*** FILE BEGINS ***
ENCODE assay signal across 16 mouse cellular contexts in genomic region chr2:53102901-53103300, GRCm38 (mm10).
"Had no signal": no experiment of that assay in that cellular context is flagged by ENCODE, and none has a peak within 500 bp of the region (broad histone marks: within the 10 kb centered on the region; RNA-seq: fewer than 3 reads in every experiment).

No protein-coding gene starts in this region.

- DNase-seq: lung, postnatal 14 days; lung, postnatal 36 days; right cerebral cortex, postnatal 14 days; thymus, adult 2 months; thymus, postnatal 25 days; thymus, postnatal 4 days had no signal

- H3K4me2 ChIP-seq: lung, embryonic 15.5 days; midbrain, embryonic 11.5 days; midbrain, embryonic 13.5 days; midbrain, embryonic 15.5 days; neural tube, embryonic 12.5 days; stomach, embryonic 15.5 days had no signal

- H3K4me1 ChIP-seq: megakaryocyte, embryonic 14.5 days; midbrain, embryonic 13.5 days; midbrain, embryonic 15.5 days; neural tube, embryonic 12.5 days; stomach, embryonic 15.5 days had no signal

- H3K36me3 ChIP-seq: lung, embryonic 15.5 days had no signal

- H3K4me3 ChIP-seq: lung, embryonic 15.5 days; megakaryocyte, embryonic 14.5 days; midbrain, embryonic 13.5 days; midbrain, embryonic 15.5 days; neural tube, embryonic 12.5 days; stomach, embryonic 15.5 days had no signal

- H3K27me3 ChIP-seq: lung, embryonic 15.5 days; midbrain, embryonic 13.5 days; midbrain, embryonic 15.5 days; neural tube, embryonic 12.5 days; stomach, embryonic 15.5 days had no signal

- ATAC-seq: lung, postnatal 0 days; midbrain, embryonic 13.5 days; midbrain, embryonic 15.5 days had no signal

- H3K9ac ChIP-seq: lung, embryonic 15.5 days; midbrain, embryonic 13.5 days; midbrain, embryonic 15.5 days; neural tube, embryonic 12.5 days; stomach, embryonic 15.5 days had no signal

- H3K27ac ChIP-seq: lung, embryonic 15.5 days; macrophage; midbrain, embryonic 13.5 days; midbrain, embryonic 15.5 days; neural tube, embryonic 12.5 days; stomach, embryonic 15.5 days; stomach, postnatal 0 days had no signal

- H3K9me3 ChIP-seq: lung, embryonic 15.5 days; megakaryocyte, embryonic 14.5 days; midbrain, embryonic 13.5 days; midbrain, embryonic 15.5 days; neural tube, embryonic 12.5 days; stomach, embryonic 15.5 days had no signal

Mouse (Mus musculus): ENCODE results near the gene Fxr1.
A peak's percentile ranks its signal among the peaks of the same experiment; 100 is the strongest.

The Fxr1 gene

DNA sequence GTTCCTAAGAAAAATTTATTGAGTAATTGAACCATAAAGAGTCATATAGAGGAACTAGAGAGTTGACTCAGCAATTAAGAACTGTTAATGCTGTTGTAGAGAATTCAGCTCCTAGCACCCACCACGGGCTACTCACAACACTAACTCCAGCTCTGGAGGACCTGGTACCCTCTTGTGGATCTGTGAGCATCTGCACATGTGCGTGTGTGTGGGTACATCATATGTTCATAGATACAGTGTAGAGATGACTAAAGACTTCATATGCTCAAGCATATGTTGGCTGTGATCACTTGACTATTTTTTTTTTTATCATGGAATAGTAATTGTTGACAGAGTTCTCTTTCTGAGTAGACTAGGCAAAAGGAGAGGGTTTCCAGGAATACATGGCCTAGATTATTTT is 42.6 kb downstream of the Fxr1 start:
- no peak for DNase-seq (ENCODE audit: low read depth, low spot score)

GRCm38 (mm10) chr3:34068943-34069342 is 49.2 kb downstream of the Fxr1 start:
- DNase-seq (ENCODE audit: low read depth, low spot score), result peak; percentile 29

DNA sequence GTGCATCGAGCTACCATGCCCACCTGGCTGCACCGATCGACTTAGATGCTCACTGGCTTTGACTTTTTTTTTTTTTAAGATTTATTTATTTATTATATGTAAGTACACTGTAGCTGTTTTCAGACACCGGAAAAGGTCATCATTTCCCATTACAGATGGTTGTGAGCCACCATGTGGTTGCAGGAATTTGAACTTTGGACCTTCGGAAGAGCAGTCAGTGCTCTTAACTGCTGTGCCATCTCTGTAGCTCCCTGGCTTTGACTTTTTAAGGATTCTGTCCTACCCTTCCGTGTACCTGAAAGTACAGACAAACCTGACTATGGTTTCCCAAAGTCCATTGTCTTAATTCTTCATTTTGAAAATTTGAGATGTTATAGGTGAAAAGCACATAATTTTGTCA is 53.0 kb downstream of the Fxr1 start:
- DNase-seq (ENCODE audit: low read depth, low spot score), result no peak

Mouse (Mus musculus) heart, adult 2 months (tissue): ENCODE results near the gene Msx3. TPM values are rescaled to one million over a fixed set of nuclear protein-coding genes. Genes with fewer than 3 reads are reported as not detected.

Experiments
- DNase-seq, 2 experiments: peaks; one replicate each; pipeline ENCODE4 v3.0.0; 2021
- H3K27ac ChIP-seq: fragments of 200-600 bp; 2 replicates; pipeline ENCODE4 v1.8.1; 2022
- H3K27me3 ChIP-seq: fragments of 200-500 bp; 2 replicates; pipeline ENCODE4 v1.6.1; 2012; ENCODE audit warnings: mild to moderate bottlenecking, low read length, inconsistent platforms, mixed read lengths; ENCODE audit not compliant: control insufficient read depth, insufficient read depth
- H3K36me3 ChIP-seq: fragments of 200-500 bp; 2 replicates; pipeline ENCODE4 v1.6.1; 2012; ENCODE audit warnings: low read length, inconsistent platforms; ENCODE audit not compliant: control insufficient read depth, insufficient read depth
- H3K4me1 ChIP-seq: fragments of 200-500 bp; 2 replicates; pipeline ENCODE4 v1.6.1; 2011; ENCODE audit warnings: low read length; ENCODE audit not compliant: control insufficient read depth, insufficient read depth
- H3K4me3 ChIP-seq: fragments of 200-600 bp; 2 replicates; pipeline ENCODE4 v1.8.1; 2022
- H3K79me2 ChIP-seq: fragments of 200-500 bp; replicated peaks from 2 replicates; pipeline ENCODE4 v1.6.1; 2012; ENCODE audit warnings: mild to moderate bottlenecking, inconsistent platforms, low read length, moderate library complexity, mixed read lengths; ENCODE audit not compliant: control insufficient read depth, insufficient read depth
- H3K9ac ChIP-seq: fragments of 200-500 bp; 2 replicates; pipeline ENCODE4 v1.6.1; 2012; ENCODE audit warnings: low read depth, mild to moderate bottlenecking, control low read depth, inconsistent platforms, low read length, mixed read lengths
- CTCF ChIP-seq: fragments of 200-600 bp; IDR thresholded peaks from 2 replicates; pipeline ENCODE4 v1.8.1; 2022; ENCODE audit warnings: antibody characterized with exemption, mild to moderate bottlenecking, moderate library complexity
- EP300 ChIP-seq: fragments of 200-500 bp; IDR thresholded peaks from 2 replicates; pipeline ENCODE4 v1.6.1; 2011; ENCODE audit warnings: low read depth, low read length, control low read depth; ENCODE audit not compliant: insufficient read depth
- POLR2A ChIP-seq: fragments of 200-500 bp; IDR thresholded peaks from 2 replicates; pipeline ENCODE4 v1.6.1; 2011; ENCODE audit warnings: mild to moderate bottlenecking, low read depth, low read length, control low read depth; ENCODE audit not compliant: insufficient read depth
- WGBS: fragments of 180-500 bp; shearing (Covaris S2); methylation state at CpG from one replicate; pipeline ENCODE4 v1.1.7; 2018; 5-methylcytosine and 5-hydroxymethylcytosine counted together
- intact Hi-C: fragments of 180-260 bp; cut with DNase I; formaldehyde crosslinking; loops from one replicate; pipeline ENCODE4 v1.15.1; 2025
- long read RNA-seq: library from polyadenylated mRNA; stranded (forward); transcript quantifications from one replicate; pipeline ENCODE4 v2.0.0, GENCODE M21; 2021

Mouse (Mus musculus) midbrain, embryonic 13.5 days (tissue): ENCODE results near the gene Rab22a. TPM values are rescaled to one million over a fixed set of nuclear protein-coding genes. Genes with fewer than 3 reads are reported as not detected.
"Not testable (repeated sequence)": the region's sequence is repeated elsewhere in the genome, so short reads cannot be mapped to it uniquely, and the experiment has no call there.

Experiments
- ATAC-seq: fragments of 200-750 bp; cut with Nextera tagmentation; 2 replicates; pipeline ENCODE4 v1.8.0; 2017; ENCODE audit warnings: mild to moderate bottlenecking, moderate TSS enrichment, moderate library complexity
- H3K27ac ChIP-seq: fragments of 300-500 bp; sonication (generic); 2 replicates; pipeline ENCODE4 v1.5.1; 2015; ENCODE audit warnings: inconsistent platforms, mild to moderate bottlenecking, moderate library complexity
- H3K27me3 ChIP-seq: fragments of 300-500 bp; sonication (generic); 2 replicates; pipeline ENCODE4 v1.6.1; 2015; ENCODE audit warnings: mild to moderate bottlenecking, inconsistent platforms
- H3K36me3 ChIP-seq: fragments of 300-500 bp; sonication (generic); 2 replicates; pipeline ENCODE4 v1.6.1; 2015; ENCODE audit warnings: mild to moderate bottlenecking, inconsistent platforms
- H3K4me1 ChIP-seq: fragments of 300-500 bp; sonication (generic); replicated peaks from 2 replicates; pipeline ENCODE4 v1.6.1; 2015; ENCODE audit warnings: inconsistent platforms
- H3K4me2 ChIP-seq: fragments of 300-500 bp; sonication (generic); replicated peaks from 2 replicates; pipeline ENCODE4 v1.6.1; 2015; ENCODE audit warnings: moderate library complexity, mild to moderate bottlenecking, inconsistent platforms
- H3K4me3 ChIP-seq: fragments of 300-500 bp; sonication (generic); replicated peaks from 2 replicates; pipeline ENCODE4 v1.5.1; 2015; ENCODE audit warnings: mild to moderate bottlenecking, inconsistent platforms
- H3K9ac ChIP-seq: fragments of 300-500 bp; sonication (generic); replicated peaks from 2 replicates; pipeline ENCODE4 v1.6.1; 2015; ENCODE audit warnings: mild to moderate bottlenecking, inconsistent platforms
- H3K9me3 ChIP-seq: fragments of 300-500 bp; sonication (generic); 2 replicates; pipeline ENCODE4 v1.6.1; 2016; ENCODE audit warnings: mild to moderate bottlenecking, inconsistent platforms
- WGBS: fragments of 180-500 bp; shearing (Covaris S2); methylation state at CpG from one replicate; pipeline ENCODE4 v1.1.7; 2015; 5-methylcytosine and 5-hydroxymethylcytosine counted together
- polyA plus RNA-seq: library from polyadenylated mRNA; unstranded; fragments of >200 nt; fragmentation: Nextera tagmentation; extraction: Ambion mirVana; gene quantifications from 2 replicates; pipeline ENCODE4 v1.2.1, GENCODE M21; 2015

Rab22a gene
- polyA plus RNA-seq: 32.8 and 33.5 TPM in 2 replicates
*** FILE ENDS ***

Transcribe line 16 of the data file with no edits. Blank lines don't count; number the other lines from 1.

The Fxr1 gene